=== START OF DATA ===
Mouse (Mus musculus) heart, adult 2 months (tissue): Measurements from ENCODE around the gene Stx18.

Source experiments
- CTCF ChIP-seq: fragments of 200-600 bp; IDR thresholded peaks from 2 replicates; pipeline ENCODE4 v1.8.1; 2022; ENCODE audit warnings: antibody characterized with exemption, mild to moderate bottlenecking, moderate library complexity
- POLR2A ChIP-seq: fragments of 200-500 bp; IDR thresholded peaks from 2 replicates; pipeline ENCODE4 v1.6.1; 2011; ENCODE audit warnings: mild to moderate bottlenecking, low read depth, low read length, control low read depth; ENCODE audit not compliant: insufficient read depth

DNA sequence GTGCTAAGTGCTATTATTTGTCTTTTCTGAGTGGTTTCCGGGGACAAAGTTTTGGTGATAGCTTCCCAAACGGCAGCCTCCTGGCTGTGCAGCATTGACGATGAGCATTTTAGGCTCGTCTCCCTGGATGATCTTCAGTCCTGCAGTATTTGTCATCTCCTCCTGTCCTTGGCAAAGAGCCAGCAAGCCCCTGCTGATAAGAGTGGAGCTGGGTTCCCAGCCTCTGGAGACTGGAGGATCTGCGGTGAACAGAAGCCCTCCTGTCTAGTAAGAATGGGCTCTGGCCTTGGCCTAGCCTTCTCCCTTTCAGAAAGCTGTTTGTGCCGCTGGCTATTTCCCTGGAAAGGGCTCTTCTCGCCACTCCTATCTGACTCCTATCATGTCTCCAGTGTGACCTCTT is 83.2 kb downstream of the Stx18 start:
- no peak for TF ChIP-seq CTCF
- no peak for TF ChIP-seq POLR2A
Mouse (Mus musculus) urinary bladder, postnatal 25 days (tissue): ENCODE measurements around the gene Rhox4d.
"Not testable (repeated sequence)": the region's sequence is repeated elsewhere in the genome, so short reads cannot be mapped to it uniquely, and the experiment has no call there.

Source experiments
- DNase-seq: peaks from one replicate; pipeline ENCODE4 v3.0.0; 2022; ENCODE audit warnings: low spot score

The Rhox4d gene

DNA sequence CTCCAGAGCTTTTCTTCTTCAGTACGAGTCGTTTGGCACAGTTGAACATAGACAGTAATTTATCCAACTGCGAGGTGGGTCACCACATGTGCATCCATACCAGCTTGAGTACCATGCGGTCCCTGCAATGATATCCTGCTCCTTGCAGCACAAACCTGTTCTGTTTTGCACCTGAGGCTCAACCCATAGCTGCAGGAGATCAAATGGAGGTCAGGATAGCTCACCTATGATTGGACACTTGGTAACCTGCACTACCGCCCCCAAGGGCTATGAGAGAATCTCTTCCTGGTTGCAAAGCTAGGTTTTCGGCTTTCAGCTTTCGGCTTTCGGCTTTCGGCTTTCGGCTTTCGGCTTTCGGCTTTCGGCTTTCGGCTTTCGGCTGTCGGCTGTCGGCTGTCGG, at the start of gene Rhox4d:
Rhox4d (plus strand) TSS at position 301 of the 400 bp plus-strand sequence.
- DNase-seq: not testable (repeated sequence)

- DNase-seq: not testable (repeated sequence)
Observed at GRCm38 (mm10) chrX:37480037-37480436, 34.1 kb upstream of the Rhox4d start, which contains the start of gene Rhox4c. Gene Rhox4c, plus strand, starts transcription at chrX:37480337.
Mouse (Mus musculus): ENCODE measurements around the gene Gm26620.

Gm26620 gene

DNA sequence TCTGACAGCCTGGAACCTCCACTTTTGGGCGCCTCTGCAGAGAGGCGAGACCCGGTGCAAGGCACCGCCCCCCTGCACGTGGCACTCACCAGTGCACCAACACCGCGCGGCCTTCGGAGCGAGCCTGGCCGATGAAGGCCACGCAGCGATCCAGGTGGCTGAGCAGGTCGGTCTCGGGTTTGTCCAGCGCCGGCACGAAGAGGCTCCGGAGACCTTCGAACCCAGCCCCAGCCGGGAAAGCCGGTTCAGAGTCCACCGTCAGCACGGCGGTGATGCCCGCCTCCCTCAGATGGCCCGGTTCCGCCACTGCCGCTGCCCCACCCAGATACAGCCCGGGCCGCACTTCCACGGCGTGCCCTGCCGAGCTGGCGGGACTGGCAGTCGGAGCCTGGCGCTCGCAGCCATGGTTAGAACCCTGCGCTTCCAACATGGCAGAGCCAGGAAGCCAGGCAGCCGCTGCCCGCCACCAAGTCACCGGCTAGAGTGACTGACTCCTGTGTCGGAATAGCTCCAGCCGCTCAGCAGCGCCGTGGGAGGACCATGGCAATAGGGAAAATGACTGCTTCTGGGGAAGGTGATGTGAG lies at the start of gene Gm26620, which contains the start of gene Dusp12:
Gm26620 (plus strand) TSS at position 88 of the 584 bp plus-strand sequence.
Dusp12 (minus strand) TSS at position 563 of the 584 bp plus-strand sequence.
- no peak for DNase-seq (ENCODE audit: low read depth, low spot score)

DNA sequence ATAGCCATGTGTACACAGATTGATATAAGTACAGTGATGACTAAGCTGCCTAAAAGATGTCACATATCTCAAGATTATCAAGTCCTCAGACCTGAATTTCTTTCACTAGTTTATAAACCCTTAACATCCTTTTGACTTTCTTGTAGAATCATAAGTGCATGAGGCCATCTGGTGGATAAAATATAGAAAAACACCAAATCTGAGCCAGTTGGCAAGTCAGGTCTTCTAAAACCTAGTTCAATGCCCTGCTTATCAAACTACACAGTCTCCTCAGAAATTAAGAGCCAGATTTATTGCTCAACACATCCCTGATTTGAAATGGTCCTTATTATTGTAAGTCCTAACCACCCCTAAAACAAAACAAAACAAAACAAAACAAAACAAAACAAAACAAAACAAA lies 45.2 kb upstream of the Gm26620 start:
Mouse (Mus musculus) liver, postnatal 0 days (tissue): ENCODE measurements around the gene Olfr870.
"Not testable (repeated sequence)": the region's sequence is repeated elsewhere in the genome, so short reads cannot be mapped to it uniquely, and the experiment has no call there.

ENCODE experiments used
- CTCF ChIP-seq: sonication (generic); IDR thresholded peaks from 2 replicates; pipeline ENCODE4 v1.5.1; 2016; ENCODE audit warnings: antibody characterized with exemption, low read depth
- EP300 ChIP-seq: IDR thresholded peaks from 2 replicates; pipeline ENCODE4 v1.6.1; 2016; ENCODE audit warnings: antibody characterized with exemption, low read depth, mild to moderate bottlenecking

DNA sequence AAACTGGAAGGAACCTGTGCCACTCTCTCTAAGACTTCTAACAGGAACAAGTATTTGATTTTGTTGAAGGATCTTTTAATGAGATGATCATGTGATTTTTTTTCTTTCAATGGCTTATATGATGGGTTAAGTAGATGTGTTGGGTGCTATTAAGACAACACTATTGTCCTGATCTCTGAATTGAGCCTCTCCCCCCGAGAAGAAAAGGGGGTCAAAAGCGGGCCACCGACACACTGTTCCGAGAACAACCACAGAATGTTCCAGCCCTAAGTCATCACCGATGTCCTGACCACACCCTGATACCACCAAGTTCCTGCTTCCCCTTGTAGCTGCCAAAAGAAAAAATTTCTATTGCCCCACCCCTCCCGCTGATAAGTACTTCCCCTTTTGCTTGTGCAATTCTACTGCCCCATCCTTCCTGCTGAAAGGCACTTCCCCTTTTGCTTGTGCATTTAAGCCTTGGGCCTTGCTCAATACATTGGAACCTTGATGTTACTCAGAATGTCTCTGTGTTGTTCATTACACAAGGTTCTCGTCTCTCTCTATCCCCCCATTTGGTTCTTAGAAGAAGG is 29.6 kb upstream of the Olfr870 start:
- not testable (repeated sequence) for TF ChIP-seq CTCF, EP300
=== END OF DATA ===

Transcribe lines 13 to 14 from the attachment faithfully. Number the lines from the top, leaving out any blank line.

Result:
DNA sequence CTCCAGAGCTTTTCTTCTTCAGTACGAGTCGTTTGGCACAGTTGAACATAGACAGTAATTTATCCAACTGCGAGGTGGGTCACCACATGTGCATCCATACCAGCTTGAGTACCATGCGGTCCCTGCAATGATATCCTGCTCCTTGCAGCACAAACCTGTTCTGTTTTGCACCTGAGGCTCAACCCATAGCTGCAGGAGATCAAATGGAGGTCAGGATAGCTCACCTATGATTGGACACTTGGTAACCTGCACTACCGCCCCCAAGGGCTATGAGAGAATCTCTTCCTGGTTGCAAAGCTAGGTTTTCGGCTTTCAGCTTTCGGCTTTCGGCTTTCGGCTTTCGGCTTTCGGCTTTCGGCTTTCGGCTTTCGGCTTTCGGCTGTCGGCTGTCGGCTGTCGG, at the start of gene Rhox4d:
Rhox4d (plus strand) TSS at position 301 of the 400 bp plus-strand sequence.